Presidential candidate Ted Cruz wants to return to the gold standard. Is there is enough gold to do so? The short answer: Yes, there is enough gold in the world to go back on a gold standard, but it would require a huge sacrifice.
Under the gold standard, the monetary base was mostly a stock of gold. Today, it is fiat money that is created out of thin air. One problem with the gold standard is that it would require raising taxes because the government would have to buy enough gold to base our monetary system on it.
Whereas under our fiat system, the government makes a profit from creating money and that helps reduce taxes, under a gold standard, the government would have to raise taxes to buy gold when the monetary base needs to be expanded and that is only a small part of the sacrifice of going on a gold standard. I would rather that our taxes buy useful services and produce public goods rather than buying gold that is destined to sit idly in government vaults as a monetary base when fiat money can be produced for free.
According to BBC, there are about 171,300 tonnes of gold in the world. At a current price of under $1,100/oz, the total value of all the gold in the world is about $6 trillion. In comparison, the monetary base of the US alone is $3.9 trillion, so if the US were to go back on the gold standard, we would need to buy over half of the world’s gold to fully back the US monetary system at current prices.
On the other hand, the US monetary base was inflated by quantitative easing beginning in 2008 and in normal times, the US monetary base might only be about $1 trillion. That is more similar to the monetary base of the EU which is $1.7 trillion. Thus, in normal times there would be enough gold in the world for both the US and the EU to go back on the gold standard. But the US has only 16% of world GDP and the EU has 17%, so the entire world could not fully base the world’s economies using gold as 100% of the global monetary base at the current gold price even if the governments of the world somehow managed to take all the gold away from private owners.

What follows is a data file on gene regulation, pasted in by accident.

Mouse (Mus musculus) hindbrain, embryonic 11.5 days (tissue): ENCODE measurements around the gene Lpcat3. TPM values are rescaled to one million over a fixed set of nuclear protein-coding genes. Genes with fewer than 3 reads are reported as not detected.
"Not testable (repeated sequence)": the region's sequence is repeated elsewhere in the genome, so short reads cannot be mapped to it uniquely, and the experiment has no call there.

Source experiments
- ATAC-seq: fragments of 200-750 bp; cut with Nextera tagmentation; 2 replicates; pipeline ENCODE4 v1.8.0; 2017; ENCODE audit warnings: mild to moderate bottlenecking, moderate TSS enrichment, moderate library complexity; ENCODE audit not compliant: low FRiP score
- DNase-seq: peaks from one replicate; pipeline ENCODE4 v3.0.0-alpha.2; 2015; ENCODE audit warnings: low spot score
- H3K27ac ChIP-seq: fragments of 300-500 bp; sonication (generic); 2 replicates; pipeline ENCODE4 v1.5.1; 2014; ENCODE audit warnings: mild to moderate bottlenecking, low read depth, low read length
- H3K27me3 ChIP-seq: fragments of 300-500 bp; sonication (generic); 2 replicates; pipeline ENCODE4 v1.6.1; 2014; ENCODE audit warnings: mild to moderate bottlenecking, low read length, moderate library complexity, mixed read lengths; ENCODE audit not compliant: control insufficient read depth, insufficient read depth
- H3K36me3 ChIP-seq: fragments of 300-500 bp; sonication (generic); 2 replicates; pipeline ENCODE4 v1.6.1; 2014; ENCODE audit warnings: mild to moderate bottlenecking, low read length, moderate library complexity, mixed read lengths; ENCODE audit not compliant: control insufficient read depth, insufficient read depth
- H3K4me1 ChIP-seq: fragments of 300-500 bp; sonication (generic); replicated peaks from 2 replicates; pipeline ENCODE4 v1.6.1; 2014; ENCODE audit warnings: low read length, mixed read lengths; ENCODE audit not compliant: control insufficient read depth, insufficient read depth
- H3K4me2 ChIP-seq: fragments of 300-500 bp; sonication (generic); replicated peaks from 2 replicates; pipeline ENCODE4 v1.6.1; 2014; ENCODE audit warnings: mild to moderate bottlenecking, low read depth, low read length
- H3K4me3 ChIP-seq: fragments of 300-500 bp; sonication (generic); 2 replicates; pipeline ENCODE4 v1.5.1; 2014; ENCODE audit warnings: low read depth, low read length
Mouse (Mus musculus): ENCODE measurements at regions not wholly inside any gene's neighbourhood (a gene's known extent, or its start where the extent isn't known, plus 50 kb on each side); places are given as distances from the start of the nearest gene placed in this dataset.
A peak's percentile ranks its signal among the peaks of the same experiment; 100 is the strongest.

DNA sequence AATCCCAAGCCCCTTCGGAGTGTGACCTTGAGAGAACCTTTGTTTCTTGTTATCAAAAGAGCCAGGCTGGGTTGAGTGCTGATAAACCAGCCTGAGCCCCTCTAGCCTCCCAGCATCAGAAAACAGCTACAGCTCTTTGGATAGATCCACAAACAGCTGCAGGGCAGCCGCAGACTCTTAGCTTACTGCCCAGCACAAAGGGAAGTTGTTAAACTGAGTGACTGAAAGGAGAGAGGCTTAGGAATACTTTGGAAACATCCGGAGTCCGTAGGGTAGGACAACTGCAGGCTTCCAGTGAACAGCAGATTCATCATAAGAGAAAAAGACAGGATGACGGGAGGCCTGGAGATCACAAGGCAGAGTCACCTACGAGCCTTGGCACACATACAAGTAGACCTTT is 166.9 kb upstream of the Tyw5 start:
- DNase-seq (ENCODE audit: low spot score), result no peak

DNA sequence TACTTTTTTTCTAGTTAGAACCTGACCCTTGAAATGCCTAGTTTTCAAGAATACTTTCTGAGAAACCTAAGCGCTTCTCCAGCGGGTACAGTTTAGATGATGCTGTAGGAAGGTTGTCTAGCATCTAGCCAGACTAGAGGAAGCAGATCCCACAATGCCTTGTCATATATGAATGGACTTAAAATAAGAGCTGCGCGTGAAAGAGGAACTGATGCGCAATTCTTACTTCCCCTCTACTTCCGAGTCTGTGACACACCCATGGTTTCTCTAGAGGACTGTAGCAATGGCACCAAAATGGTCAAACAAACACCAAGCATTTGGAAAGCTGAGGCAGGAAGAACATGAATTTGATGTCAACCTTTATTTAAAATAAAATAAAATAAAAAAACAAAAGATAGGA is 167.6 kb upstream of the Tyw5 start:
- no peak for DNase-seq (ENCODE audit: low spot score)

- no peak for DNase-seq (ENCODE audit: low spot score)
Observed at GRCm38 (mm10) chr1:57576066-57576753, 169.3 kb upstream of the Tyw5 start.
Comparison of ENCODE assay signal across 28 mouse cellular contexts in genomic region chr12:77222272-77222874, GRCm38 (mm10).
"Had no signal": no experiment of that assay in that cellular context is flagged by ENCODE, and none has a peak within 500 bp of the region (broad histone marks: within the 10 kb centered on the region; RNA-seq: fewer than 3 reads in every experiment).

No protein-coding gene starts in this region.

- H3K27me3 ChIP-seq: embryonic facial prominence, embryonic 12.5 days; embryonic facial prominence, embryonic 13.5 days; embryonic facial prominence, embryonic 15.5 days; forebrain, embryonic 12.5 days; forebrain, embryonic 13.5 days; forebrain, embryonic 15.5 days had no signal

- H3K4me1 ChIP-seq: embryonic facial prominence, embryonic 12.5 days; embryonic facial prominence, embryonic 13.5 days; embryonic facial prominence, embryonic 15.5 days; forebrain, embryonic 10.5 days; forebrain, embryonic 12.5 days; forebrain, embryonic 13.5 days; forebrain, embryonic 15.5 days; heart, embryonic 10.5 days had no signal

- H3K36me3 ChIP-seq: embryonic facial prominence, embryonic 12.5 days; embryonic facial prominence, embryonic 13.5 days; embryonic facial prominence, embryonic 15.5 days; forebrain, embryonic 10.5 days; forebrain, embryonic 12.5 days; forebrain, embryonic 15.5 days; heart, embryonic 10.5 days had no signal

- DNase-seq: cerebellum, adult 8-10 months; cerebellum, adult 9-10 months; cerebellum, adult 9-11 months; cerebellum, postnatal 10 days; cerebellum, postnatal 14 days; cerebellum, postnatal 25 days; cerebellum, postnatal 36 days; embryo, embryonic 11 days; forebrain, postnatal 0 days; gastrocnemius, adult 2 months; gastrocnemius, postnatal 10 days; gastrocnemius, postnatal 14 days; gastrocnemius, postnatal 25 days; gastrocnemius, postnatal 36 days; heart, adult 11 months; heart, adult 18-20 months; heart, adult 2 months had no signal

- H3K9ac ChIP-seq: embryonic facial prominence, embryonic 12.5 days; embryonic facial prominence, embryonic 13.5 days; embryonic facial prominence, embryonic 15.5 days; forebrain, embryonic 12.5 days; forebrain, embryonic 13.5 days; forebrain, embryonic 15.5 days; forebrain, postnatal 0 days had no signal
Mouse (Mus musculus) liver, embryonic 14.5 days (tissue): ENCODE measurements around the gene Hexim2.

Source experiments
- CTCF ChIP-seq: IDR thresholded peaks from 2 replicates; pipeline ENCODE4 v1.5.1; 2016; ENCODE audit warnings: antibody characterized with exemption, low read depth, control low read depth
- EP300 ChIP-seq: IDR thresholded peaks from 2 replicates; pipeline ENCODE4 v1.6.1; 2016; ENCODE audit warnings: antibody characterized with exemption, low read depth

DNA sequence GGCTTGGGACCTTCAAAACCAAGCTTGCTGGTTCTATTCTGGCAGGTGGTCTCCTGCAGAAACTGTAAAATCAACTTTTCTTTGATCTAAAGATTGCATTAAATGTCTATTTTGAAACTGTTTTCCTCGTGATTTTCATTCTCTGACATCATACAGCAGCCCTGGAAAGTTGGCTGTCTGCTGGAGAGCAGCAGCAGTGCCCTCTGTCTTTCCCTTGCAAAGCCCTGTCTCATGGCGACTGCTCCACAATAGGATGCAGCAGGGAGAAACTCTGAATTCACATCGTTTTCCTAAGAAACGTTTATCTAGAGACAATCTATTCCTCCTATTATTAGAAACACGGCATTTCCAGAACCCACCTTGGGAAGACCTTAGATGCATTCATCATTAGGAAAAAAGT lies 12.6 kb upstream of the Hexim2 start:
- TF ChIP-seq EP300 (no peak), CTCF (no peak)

Nevertheless, there are three ways it would still be possible for the entire globe to adopt a gold standard. First, governments rarely if ever fully funded their monetary base with gold. For example, the US generally only kept less than half of the its monetary base in gold. Under-funding the monetary base would help make a global return to the gold standard feasible, but it also makes a gold standard unstable because it causes financial panics when people start exchanging their paper money for actual gold because they know there isn’t enough gold for everyone and only the first people to exchange money for gold will actually get the gold. When this happened, the gold standard system collapsed.
Secondly, and more importantly, if the governments of the world started buying up the world’s gold to run our monetary systems, it would dramatically increase the price of gold which would reduce the tonnes of gold that would be needed for running the global monetary system.
Under the gold standard, an increased demand for money would literally create more monetary base out of thin air by raising the value of gold. That would be great for the world’s gold producers who constantly lobby for a return to the gold standard, but it would still cause a tremendous waste of tax dollars to spend them on gold just to increase the money supply.
Thirdly, under the gold standard, government monetary authorities regularly engineered deflations which lowered the prices of all other goods except money. That reduces the amount of money which is required to run an economy. In fact, one of the main problems with a gold standard is that it tends to force periodic deflations which cause recessions that are completely avoidable.